Complete Guide to Thermistors

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Complete Guide to Thermistors

The word "thermistor" is a portmanteau of "thermal" and "resistor", and describes a type of resistance thermometer that has a wide range of applications. Thermistors are commonly used in digital thermometers, and they are also used in cars, trucks, and buses for monitoring temperature without regulating it. If the thermistor is damaged, it gives false readings, which may disguise a serious problem with the vehicle. Motorists should learn to identify potential issues, and correct any faults as soon as possible, to keep the vehicle in the best operational condition.

 

Understanding thermistors

Thermistors are a way to read changes in temperature. They are common in many devices that need heating or cooling protection, and are frequently used because they are inexpensive, sturdy, and accurate. They are very good at reading precise temperatures at a desired base point.

Construction

A thermistor is composed of metallic oxides, pressed into a bead, disk, or cylinder, and encapsulated in an impermeable material. This outer material is often glass, but may be an epoxy.

Function

Thermistors react to changes in temperature, becoming more or less resistant. By measuring the increase or decrease in voltage of an electrical current passing through the thermistor, it is possible to accurately gauge temperature.

Types

There are two types of thermistors. With a Negative Temperature Coefficient (NTC) thermistor, an increase in temperature results in a decrease in resistance, and a drop in the temperature results in an increase in resistance. This is the most common kind of thermistor, which has uses in vehicles and digital thermometers.

With a Positive Temperature Coefficient (PTC) thermistor, an increase in temperature results in an increase in resistance. Conversely, when temperature decreases, resistance decreases. This characteristic makes a PTC thermistor useful as a fuse.

 

Thermistors in vehicles

NTC thermistors are located in cars, trucks, and buses to determine the temperature of oil and air conditioner coolants. While the thermistors do not regulate temperature, they accurately record it, and then transmit the information to indicators on the vehicle's dashboard. When a fault is recorded, the indicator informs the motorist, making it possible to correct the fault before it causes serious damage to the vehicle.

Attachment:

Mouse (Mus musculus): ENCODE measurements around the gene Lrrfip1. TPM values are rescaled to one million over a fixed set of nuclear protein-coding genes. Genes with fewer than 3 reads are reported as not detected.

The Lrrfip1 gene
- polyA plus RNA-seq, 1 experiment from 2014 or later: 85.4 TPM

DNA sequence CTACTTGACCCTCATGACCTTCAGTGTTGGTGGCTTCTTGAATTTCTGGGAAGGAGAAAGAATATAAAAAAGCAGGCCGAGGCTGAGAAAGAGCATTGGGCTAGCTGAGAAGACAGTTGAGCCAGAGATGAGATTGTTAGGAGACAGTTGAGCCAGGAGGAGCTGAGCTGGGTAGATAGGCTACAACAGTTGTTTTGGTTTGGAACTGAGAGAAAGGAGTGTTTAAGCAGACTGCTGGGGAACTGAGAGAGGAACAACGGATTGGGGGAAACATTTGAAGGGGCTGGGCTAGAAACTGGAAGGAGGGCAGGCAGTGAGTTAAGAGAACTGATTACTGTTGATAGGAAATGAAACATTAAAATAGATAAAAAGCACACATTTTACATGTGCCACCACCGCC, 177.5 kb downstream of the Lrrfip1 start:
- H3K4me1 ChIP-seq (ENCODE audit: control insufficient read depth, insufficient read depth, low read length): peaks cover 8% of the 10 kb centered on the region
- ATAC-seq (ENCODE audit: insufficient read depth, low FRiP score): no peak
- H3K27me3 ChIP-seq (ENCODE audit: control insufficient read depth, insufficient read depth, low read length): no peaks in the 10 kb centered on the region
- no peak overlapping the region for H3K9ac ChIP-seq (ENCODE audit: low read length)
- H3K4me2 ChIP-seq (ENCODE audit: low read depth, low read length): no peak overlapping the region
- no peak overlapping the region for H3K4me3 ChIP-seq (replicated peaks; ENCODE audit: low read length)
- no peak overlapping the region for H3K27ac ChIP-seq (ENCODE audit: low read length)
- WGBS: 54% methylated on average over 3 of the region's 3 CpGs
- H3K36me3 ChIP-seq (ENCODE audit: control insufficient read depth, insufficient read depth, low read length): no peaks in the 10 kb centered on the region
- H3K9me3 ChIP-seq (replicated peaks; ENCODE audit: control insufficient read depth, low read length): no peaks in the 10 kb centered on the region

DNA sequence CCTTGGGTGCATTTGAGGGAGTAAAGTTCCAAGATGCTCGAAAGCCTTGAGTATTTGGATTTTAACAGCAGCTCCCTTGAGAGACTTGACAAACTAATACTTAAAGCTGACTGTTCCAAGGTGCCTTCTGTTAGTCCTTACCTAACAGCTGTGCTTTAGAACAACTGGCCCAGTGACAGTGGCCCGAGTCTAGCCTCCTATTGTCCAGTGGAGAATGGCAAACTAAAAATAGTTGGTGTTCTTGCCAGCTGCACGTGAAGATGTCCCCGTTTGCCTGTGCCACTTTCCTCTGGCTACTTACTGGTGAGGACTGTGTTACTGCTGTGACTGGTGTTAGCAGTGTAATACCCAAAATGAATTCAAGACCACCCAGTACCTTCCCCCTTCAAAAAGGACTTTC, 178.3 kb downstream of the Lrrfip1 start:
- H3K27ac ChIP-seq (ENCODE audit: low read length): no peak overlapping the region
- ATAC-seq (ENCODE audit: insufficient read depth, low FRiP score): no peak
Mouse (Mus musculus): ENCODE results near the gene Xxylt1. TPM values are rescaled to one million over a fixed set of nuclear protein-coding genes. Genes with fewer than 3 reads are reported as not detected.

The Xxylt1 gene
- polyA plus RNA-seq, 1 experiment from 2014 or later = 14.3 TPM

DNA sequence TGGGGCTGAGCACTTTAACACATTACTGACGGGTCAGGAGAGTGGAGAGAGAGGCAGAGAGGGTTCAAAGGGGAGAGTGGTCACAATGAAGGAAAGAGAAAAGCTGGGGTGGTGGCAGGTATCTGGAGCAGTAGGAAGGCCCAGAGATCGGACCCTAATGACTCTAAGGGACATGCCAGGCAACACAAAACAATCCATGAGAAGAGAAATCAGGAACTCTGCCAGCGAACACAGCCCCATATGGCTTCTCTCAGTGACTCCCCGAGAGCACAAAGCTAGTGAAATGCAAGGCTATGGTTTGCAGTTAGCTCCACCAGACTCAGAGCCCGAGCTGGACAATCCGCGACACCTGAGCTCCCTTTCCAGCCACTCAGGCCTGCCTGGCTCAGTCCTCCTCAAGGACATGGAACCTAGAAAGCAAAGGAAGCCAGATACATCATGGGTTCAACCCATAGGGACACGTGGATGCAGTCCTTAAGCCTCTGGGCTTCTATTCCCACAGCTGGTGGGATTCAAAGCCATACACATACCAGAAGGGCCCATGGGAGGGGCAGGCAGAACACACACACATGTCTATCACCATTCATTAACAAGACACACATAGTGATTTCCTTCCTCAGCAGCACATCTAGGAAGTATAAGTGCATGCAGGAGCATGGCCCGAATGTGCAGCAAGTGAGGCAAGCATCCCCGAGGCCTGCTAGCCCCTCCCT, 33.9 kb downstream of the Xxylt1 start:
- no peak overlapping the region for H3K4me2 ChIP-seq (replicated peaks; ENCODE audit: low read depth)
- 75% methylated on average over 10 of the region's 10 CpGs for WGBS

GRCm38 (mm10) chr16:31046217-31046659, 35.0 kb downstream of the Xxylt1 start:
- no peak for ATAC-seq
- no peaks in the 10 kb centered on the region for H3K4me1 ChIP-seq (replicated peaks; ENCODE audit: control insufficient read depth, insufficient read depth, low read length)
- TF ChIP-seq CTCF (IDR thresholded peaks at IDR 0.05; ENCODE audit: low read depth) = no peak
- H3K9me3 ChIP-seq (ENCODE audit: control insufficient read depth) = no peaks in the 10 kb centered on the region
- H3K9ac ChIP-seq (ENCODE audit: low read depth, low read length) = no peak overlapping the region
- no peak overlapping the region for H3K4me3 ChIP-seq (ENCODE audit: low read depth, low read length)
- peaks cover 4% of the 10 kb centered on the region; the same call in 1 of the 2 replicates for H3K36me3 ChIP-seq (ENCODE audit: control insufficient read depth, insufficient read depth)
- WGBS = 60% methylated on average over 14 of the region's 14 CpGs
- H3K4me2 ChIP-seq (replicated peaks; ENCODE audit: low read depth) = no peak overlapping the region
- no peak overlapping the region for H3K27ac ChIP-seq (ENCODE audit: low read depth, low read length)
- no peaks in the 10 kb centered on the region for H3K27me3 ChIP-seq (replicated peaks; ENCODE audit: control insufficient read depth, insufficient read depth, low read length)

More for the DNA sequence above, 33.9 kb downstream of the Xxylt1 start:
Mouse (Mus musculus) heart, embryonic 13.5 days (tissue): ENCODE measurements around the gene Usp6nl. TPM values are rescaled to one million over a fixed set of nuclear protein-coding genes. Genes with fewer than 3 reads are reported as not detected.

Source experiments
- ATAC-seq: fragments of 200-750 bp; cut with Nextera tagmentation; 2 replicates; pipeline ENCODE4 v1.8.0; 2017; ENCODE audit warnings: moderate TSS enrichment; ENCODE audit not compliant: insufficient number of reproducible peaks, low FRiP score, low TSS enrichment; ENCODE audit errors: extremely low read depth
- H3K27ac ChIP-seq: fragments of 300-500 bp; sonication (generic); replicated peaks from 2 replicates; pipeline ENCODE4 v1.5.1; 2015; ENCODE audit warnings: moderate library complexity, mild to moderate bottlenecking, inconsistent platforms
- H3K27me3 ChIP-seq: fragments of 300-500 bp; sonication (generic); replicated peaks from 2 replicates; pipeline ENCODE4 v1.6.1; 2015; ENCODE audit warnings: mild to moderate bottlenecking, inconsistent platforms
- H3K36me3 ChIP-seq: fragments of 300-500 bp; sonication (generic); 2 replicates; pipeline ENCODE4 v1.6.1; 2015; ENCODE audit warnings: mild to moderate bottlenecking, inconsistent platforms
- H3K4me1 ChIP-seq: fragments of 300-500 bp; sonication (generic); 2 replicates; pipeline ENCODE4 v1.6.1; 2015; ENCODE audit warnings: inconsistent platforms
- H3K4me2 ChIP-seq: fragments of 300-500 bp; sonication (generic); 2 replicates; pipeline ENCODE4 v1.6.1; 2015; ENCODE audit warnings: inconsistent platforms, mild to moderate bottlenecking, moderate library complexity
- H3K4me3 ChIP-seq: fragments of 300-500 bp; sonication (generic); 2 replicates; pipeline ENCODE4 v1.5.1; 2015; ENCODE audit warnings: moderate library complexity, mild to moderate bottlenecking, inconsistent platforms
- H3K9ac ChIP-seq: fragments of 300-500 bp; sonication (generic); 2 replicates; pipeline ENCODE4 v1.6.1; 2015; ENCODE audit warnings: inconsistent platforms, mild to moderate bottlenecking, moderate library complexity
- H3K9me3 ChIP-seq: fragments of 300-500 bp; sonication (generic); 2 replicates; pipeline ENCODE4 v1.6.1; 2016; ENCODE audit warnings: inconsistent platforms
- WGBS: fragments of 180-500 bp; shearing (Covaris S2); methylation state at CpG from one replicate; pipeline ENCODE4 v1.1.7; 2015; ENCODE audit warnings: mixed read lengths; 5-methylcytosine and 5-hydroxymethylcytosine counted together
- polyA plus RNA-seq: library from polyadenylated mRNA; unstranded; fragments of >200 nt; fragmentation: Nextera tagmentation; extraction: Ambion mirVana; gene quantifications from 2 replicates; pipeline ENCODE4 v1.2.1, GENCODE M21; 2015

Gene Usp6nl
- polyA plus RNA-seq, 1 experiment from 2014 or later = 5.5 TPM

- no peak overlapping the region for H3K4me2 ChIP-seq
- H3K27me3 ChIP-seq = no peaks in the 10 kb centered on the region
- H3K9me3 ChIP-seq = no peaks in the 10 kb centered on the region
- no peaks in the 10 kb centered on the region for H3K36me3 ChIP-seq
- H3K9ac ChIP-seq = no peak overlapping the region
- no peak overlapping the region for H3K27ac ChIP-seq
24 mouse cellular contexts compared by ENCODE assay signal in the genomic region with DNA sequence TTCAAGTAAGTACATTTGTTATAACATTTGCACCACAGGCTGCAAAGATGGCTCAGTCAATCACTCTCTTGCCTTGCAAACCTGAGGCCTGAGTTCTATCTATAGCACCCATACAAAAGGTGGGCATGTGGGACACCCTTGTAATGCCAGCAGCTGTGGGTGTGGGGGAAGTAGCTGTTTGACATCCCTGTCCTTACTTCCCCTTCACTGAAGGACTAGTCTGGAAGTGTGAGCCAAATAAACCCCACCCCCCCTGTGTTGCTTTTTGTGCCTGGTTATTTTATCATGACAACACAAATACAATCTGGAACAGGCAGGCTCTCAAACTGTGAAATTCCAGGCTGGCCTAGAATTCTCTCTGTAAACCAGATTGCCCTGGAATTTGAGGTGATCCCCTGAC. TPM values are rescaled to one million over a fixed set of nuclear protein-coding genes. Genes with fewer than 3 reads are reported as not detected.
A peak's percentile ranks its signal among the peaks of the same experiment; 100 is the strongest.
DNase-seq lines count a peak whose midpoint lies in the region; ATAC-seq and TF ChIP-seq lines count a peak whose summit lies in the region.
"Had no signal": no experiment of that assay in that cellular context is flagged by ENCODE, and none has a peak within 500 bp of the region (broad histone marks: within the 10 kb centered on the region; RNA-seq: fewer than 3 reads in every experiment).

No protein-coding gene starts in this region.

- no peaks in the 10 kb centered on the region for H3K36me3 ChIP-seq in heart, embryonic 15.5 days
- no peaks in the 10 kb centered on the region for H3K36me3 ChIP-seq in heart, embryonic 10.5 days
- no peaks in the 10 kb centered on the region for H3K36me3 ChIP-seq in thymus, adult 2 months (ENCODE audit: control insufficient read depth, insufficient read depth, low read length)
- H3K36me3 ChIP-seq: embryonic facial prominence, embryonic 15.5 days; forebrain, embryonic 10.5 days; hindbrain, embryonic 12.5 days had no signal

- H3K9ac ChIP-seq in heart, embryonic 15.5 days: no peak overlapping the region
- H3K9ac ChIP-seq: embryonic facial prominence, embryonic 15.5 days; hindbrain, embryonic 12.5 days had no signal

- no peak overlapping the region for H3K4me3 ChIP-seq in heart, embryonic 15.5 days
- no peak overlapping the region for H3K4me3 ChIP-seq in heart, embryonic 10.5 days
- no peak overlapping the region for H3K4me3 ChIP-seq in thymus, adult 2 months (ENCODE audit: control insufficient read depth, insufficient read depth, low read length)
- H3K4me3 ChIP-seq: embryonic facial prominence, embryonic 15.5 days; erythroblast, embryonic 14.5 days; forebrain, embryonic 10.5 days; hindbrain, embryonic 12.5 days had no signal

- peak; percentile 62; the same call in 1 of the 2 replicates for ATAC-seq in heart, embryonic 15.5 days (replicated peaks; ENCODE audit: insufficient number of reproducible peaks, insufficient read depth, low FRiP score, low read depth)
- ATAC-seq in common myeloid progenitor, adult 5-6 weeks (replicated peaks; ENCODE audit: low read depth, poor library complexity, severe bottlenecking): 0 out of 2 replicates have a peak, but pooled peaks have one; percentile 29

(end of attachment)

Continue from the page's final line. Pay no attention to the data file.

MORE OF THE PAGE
A faulty thermistor does not cause an engine to overheat; however, when a thermistor is not working correctly, there is no early warning system when overheating occurs. A broken thermistor in an air conditioner may cause a malfunction such as overcooling or undercooling.

 

Fault finding

Even under normal usage, it is possible for a thermistor to develop faults. At first, a fault may not be obviously apparent, but over time the problem gets worse, so motorists should be vigilant for symptoms.

Potential issues

A thermistor with dirt on the connectors may start to provide false readings. In an air conditioner, this leads to undercooling or overcooling, as the system is unable to accurately gauge the current temperature level. An electrical overload may burn out the contacts, in which case the thermistor is unable to take any readings.

Testing

It is possible to test the functionality of a thermistor using an ohmmeter, an electrical device that measures electrical resistance. Hooking up the ohmmeter to the thermistor's leads quickly reveals if there is an issue.

Repairing

How to repair a thermistor depends on the nature of the fault. If the connectors are dirty, wiggling the thermistor may work temporarily, although fluctuations in readings may occur. A better option is to spray the contacts with electrical contact cleaner. If contacts have burnt out, the only option is to purchase a replacement thermistor.

 

Choosing the right thermistor

It is essential to purchase the correct type of thermistor for the necessary application. PTC thermistors are often used as current-limiting devices for circuit protection, and are therefore similar to fuses. They also work as heating elements in small ovens. When used in a car for monitoring air conditioner coolant or oil temperature, consumers need an NTC thermistor.

Installing the incorrect thermistor on a vehicle may have serious consequences. If in doubt, consumers should consult with a qualified mechanic to ensure they are not doing anything that could result in harm to the vehicle or its occupants.

 

How to buy thermistors on eBay

Replacement and spare car parts, including thermistors and other components relating to monitoring the performance of the vehicle, are readily available from sellers on eBay. To start searching for the parts you need, enter a search criterion in the field available on every eBay page, including the make and model of the vehicle the components are for. It is also possible to apply filters to refine the list of results, and to organise results by price to make it easier to find bargains.

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